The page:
Source: Turner LW, Bass MA, Ting L, Brown B. Influence of yard work and weight training on bone mineral density among older U.S. women. J Women Aging. 2002; 14(3-4):138-48.
3. Make your living space “fracture safe”
Help protect yourself against broken bones that can lead to other health complications and death in older adults. Keep your stairways and living areas well lighted and make sure stairs are not slippery. Clear away clutter and repair any loose floorboards or carpeting. Make sure that all electrical and extension cords are out of the way so you won’t trip on them. Tack or tape down throw rugs. Install grab bars in showers, bathtubs and beside the toilet. And, don’t stand on stools or chairs to get those out-of-reach items – keep things you use regularly where you can get to them easily and safely.
[Source: “Patient Information: Fall Prevention.” National Osteoporosis Foundation. Accessed April 2004.]
4. Break a bone recently? Speak up!
If you are middle age or older and fracture a bone, talk to your health care professional about having a bone density scan to test for osteoporosis – if he or she doesn’t suggest one. Fractures at these ages are red flags that warrant further investigation for underlying health problems. Don’t just get your cast on and go home!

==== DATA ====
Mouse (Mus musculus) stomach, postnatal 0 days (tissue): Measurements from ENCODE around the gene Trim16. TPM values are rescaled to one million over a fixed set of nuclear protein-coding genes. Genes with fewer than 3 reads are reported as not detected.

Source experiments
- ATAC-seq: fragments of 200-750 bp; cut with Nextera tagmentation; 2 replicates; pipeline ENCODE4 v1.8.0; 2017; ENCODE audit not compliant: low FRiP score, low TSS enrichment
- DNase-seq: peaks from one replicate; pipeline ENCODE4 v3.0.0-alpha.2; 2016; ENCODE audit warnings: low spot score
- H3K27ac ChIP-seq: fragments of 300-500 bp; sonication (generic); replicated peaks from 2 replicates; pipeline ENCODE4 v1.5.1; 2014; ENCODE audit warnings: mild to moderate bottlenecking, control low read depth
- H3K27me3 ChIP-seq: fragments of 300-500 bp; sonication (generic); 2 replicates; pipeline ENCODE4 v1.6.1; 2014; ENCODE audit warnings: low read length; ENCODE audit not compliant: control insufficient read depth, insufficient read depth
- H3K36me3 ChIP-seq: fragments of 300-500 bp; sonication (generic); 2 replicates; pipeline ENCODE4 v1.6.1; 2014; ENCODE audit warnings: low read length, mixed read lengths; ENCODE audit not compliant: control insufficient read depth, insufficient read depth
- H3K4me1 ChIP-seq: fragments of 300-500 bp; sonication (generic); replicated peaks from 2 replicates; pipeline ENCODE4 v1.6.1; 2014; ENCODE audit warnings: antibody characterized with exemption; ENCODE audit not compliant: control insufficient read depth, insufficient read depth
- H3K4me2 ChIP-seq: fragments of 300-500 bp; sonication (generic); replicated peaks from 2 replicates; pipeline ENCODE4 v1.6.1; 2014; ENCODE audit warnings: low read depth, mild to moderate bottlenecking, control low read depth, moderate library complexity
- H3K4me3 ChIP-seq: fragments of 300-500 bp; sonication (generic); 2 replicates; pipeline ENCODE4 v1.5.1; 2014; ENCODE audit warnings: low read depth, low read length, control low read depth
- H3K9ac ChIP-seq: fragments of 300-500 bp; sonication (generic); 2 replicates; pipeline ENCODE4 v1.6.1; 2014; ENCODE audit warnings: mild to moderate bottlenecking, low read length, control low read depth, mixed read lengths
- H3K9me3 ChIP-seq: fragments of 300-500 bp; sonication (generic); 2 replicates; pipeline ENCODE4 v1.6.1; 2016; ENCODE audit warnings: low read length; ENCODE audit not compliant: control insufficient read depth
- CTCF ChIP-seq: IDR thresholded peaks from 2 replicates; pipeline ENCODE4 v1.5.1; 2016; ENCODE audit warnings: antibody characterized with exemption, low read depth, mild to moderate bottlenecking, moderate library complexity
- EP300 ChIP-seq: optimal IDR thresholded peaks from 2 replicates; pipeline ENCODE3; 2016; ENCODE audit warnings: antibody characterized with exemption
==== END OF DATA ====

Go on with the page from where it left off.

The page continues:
Source: “Osteoporosis: Progress and Promise. National Institutes of Health. August 2000. Accessed April 2004.
5. Get creative with calcium
It can be challenging to get the calcium you need from your diet. Try these strategies to make sure you get between 1,000 and 1,500 milligrams of calcium daily: add powdered milk to soups, casseroles and drinks. Just one tablespoon of nonfat powdered dry milk contains 52 mg of calcium and two to four tablespoons can be added to many recipes.
[“Calcium and Vitamin D Recommendations.” National Osteoporosis Foundation.] Accessed April 2004]
6. Buy juices, cereals, breads, grains and bottled water fortified with calcium. Try the whopper: sprinkle half a cup of diced figs over an 8-ounce serving of yogurt and you’ll get more than half of an adult’s daily calcium needs.